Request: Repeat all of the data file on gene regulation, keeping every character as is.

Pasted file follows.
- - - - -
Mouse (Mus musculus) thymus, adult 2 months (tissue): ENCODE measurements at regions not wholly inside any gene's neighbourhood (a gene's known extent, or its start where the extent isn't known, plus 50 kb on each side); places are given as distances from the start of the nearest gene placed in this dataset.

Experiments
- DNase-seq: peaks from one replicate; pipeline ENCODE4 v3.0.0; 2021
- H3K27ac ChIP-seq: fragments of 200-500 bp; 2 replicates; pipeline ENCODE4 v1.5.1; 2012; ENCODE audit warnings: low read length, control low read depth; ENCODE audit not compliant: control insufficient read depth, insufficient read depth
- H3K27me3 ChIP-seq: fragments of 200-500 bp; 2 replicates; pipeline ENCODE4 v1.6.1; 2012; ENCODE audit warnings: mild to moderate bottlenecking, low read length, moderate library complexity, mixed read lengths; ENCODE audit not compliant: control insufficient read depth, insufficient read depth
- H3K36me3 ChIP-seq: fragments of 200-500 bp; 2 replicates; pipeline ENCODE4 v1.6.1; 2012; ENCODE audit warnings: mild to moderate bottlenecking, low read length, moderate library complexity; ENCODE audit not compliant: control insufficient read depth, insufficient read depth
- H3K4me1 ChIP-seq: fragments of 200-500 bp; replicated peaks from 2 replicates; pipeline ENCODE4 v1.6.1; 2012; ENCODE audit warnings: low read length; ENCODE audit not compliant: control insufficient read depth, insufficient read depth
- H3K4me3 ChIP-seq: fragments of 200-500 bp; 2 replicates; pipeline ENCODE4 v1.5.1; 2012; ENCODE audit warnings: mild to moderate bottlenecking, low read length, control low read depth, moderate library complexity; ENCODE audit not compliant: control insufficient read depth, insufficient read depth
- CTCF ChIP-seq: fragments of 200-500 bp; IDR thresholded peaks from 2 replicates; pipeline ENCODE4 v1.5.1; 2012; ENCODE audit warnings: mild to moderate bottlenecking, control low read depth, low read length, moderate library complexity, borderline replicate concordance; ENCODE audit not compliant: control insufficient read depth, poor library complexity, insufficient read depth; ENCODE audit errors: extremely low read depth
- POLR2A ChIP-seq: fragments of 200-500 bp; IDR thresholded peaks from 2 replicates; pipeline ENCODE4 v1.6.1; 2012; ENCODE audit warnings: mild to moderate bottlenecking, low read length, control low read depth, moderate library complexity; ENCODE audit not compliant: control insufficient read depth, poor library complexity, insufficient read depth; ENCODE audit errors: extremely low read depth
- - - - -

Mouse (Mus musculus) thymus, adult 2 months (tissue): ENCODE measurements at regions not wholly inside any gene's neighbourhood (a gene's known extent, or its start where the extent isn't known, plus 50 kb on each side); places are given as distances from the start of the nearest gene placed in this dataset.

Experiments
- DNase-seq: peaks from one replicate; pipeline ENCODE4 v3.0.0; 2021
- H3K27ac ChIP-seq: fragments of 200-500 bp; 2 replicates; pipeline ENCODE4 v1.5.1; 2012; ENCODE audit warnings: low read length, control low read depth; ENCODE audit not compliant: control insufficient read depth, insufficient read depth
- H3K27me3 ChIP-seq: fragments of 200-500 bp; 2 replicates; pipeline ENCODE4 v1.6.1; 2012; ENCODE audit warnings: mild to moderate bottlenecking, low read length, moderate library complexity, mixed read lengths; ENCODE audit not compliant: control insufficient read depth, insufficient read depth
- H3K36me3 ChIP-seq: fragments of 200-500 bp; 2 replicates; pipeline ENCODE4 v1.6.1; 2012; ENCODE audit warnings: mild to moderate bottlenecking, low read length, moderate library complexity; ENCODE audit not compliant: control insufficient read depth, insufficient read depth
- H3K4me1 ChIP-seq: fragments of 200-500 bp; replicated peaks from 2 replicates; pipeline ENCODE4 v1.6.1; 2012; ENCODE audit warnings: low read length; ENCODE audit not compliant: control insufficient read depth, insufficient read depth
- H3K4me3 ChIP-seq: fragments of 200-500 bp; 2 replicates; pipeline ENCODE4 v1.5.1; 2012; ENCODE audit warnings: mild to moderate bottlenecking, low read length, control low read depth, moderate library complexity; ENCODE audit not compliant: control insufficient read depth, insufficient read depth
- CTCF ChIP-seq: fragments of 200-500 bp; IDR thresholded peaks from 2 replicates; pipeline ENCODE4 v1.5.1; 2012; ENCODE audit warnings: mild to moderate bottlenecking, control low read depth, low read length, moderate library complexity, borderline replicate concordance; ENCODE audit not compliant: control insufficient read depth, poor library complexity, insufficient read depth; ENCODE audit errors: extremely low read depth
- POLR2A ChIP-seq: fragments of 200-500 bp; IDR thresholded peaks from 2 replicates; pipeline ENCODE4 v1.6.1; 2012; ENCODE audit warnings: mild to moderate bottlenecking, low read length, control low read depth, moderate library complexity; ENCODE audit not compliant: control insufficient read depth, poor library complexity, insufficient read depth; ENCODE audit errors: extremely low read depth